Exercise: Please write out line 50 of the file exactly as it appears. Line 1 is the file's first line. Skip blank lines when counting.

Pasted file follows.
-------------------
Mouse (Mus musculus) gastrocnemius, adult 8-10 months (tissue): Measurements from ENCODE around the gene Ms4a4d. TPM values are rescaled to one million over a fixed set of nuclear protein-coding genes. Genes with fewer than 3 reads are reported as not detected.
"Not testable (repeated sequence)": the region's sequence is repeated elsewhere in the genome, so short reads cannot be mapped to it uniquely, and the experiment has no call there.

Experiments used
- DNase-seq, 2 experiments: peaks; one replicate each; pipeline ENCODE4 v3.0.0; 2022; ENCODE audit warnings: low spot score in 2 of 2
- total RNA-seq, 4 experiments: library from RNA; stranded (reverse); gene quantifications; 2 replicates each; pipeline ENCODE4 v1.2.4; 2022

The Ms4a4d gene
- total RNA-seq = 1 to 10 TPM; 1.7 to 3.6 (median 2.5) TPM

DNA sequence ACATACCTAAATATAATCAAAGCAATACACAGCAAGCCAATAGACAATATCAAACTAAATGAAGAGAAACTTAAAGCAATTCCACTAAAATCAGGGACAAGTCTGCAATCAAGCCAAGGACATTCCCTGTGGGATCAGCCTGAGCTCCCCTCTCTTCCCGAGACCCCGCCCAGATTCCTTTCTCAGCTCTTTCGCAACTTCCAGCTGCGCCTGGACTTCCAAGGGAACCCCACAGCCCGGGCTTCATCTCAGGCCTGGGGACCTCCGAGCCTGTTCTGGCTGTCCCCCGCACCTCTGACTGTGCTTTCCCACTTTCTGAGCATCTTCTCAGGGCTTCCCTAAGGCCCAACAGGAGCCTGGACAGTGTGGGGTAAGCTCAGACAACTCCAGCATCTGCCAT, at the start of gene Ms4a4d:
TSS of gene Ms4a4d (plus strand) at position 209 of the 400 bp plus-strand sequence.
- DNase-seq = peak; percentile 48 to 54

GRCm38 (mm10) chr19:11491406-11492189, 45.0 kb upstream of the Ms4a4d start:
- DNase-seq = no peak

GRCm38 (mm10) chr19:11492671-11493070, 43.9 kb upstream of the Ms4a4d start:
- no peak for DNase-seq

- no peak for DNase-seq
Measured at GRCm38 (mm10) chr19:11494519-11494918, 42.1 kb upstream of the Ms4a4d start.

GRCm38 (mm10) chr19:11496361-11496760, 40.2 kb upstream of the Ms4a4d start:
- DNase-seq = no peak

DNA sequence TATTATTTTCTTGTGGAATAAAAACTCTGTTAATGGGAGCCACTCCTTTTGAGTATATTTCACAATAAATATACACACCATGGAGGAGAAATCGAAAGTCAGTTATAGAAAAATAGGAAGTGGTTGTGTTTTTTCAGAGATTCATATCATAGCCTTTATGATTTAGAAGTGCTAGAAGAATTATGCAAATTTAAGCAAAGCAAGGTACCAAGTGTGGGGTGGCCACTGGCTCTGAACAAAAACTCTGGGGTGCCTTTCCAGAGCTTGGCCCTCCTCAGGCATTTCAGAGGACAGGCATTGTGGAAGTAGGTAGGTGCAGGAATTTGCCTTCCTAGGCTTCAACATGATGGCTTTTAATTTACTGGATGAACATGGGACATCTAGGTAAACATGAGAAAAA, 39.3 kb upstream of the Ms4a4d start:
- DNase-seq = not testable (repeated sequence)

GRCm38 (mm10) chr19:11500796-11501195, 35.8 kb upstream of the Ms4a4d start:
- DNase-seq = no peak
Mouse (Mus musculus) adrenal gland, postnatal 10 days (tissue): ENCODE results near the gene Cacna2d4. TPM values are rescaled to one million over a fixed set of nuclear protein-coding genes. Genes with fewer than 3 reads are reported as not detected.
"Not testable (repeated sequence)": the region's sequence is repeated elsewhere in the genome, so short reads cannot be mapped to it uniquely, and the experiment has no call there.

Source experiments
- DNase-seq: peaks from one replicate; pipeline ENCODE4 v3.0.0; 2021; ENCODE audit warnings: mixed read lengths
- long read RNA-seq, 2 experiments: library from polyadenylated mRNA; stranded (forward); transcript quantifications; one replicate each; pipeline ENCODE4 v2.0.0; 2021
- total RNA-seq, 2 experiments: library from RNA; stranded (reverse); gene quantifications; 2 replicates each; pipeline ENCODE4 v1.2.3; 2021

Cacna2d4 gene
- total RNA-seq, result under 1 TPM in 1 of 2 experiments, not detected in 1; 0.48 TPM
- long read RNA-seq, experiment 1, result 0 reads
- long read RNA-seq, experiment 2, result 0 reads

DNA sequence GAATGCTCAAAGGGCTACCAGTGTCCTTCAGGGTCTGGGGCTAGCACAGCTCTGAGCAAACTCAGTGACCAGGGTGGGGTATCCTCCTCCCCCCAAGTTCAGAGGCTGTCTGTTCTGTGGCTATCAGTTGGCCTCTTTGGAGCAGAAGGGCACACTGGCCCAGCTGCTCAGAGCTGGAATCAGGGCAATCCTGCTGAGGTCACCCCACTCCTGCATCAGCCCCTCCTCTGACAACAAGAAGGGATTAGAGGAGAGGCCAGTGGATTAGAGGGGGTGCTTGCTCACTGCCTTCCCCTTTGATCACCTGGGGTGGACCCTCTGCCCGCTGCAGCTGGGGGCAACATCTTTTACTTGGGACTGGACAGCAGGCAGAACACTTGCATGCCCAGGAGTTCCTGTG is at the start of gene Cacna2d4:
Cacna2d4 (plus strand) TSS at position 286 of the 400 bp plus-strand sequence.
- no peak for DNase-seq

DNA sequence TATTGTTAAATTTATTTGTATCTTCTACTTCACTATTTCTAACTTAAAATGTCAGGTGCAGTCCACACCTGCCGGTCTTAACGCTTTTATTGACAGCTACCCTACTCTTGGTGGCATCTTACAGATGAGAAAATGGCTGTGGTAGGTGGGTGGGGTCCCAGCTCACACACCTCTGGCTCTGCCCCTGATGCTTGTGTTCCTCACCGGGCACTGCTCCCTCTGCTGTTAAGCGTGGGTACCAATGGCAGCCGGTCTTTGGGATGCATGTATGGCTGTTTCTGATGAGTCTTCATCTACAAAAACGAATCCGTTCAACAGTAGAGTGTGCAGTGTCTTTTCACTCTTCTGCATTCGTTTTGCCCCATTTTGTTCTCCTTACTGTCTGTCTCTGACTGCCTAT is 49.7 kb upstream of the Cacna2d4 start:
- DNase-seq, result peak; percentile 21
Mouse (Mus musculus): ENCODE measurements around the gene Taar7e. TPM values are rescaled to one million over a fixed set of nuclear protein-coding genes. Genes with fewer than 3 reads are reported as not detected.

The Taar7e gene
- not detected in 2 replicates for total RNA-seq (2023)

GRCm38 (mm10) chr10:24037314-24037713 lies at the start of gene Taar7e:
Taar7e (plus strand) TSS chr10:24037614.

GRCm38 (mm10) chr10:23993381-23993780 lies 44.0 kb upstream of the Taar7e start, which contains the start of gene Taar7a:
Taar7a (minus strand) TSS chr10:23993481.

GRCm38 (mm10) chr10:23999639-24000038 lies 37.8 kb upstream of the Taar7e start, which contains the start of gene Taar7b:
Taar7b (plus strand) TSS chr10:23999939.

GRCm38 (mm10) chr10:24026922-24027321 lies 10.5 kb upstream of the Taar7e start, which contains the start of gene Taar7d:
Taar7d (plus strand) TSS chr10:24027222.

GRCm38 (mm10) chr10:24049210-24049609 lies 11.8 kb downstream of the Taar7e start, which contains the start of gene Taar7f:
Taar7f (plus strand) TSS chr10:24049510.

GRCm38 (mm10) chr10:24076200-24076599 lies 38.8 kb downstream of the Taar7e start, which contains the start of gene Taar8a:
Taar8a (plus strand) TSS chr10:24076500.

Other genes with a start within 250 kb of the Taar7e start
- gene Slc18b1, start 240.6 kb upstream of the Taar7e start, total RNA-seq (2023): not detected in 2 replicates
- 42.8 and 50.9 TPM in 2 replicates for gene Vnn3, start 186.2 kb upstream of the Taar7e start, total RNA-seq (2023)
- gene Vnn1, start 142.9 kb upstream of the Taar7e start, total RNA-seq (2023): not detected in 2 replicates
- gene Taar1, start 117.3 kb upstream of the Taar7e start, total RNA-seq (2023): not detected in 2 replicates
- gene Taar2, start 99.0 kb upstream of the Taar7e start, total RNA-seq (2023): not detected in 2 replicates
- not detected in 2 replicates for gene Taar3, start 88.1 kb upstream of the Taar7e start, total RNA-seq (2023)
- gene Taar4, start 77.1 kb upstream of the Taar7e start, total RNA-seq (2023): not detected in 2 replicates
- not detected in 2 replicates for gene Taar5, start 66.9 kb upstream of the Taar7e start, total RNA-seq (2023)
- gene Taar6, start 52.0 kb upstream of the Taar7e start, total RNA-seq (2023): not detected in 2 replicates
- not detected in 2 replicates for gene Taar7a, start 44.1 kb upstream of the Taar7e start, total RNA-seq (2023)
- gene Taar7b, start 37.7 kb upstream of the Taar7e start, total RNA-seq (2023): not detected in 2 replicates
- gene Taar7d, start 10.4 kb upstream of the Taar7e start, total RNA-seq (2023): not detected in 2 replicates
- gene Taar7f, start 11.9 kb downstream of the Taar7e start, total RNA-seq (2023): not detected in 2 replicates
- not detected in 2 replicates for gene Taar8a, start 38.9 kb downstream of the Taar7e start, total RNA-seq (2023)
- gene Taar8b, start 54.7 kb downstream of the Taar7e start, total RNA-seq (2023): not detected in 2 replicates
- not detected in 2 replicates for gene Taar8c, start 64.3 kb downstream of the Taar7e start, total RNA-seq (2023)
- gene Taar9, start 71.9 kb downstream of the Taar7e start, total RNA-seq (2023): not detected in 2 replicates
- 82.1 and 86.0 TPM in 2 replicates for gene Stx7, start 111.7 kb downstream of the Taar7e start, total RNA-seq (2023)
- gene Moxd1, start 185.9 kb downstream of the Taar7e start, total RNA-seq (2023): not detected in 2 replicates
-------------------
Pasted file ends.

Taar7f (plus strand) TSS chr10:24049510.